So everyone is saying 35 is the new 25! However, there are still medical conditions that are common in women over 35, despite how young we feel. Below are some key medical conditions that you should know about.
Primary care physicians, such as myself, begin screening women at age 35 for thyroid disease. Hypothyroidism (low thyroid functioning) and hyperthyroidism (high thyroid functioning) are the most common types. Hypothyroidism may cause certain biological changes in your body such as weight gain, cold insensitivity, and constipation. Hyperthyroidism typically does the opposite. Screening for thyroid disease during your annual healthcare visit is important. There are medications for both that can treat your illness if you are diagnosed.
During your annual healthcare exam, your doctor may also check your cholesterol (lipid panel). Not all cholesterol is bad cholesterol! LDL (also called low density lipoprotein) is considered the “bad cholesterol” that can clog your arteries. HDL (high density lipoprotein) is considered the “good cholesterol” that protects your heart from heart disease. Therefore, having a total cholesterol that is high is not always a bad thing! High LDL can make you at higher risk for developing diseases such as heart attack and stroke. Please review your results with your primary care doctor for more information.
High blood pressure
At every doctor’s visit, your doctor measures your blood pressure. A good blood pressure reading is at 120/80 or below where 120 is called the systolic blood pressure and 80 is called the diastolic blood pressure. Both are important for maintaining good health. A low salt diet and regular exercise can help keep that number close to normal. High blood pressure can lead to heart attacks, strokes, and heart failure if not well treated. Keep a blood pressure log and bring it to your next doctor’s visit so that you and your doctor can have a clear picture of your health at home.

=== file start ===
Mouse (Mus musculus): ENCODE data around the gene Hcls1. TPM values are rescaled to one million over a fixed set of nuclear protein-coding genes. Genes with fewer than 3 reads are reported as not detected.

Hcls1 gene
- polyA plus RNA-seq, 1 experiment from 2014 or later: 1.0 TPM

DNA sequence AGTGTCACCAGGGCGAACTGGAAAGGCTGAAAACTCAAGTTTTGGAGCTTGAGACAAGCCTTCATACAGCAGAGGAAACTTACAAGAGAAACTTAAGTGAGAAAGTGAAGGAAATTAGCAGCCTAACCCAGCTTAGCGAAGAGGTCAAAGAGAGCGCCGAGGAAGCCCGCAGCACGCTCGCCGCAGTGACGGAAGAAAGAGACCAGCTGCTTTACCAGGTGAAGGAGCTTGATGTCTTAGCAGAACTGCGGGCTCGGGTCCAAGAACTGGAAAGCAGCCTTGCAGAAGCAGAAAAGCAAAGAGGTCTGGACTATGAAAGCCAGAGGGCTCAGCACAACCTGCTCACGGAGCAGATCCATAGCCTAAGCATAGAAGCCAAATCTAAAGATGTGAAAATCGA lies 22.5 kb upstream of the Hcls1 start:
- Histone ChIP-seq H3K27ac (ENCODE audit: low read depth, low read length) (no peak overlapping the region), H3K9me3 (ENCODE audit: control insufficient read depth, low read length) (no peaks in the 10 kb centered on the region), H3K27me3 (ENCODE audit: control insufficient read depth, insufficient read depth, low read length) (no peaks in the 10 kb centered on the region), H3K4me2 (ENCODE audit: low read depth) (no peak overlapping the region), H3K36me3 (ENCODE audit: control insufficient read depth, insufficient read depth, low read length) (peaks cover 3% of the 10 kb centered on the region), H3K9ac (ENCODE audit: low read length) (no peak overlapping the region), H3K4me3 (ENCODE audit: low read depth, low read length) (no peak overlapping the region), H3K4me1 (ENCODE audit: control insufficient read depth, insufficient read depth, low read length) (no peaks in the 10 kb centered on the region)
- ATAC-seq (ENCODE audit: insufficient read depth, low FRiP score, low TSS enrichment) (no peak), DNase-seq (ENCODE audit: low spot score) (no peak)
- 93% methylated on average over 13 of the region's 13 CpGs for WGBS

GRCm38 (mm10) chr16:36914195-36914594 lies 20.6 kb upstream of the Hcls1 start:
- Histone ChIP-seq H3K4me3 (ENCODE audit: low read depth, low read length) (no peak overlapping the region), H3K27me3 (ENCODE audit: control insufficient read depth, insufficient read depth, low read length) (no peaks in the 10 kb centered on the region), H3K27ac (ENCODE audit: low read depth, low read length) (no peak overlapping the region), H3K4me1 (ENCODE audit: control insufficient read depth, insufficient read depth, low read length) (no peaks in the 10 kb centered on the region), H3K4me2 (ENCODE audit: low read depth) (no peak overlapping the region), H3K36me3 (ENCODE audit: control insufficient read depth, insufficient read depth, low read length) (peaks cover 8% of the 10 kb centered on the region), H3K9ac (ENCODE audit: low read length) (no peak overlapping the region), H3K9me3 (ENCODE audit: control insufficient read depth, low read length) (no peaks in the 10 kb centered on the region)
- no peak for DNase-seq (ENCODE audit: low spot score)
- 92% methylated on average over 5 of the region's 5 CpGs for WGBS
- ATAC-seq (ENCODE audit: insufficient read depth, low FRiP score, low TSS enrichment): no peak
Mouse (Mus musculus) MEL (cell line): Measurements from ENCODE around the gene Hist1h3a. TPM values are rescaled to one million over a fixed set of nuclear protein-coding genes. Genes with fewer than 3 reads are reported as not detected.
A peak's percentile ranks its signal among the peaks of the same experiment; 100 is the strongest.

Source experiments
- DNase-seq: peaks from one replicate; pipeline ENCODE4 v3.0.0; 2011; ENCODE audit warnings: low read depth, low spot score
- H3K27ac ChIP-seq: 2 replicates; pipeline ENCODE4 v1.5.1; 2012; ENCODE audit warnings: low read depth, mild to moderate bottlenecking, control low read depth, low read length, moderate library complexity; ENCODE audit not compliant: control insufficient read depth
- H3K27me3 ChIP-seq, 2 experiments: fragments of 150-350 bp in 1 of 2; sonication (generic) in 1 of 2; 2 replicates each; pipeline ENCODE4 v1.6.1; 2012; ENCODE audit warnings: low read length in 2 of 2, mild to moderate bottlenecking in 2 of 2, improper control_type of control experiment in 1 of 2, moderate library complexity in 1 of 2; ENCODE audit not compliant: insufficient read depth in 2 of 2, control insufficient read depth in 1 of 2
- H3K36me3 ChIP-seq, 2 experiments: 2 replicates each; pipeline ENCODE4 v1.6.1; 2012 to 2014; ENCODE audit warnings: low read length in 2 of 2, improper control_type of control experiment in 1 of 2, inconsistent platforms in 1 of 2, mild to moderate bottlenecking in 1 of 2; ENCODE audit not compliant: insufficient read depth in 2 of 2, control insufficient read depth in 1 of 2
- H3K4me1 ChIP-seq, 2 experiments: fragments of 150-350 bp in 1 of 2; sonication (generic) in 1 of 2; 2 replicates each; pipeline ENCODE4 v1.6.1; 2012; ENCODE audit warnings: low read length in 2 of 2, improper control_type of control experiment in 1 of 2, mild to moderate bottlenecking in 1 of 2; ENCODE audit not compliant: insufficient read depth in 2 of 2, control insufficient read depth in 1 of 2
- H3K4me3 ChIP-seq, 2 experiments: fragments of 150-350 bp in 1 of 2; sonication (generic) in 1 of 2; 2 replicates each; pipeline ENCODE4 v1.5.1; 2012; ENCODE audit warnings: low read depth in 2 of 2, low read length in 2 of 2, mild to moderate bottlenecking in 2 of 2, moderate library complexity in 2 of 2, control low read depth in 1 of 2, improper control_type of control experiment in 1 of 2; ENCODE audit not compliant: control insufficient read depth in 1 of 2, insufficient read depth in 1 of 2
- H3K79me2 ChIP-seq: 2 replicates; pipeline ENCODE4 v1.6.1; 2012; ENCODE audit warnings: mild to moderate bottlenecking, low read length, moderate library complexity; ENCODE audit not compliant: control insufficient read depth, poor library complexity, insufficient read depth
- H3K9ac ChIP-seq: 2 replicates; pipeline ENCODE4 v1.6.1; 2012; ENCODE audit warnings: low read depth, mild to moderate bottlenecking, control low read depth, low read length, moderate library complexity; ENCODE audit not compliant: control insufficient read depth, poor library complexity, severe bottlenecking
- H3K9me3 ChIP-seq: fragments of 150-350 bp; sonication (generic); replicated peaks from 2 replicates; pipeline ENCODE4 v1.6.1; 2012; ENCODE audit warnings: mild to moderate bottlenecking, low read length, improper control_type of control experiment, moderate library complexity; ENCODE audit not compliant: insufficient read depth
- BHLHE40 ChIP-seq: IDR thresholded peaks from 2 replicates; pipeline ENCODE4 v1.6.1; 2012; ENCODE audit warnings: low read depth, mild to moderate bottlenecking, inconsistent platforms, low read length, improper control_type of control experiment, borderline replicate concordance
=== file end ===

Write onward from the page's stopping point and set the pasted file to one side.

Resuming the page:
During your annual healthcare exam, your doctor will likely screen you for diabetes. Symptoms of diabetes include feeling thirsty and hungry, and urinating often. Diabetes, Type 2, can be genetic or acquired through poor eating habits. The test for diabetes, the hemoglobin a1c, can gauge the severity of your sugar levels. A normal hemoglobin a1c is less than 5.6%. Pre-diabetes is a hemoglobin a1c of 5.7% to 6.4%. Many people fall in the range of pre-diabetes and don’t even know it! Pre-diabetes does not necessarily give you symptoms. If no dietary or lifestyle changes are made while in the pre-diabetes range, a person may very well develop diabetes quickly. Diabetes is a hemoglobin a1c of 6.5% and above. Having diabetes is not a death sentence, but can lead to some complications such as vision changes, kidney function problems, and blood vessel problems.
The leading cause of cancer in women is breast cancer. Screening for breast cancer starts at age 40 and annual screening is suggested. Many women, in fact, can develop breast cancer at an earlier age, but family history likely plays a role in such women. Early detection of breast cancer via mammography saves lives!
Colon cancer is the third leading cause of cancer in women. Screening for colon cancer is actually age 45 and not age 50 as it was previously! There are many modalities to screen for colon cancer: colonoscopy, barium enema, flexible sigmoidoscopy, FIT testing, Cologuard, and occult blood testing. Please see your doctor to see which screening test is best for you.
Women over the age of 50 are at high risk for osteoporosis, which is a weakening of the bone. Screening with a DEXA scan is crucial for diagnosis. Women over the age of 50 should be taking calcium and vitamin D supplements to build up their bones. Osteoporosis can lead to hip or back fractures.
This is a short list and does not encompass ALL the diseases to worry about after age 35. However, this list covers the common concerns. Please schedule an appointment with your primary care doctor soon to discuss all that I talked about.
Take care and stay healthy during COVID!
Monique Dieuvil, MD, is a family medicine physician in practice with Orlando Health Physician Associates.Dr. Dieuvil earned her medical degree from the University of Florida College of Medicine, Gainesville, where she also completed a bachelor’s degree in biochemistry. Dr. Dieuvil completed a family medicine residency at UF Health Shands Hospital, Gainesville. She also served as a correspondent in the Medical Unit at ABC News headquarters in New York, New York.Dr. Dieuvil is the recipient of several awards, including the Lawrence M. Goodman Trust Research Award from the University of Florida College of Medicine for the creation of a standardized patient system. Dr. Dieuvil also serves as Assistant Faculty of Family Medicine at the University of Central Florida College of Medicine.Dr. Dieuvil is a member of the American Academy of Family Physicians, Florida Academy of Family Physicians, American Medical Association and National Medical Association.
Follow Monique on Instagram @brilliantdoctor_md
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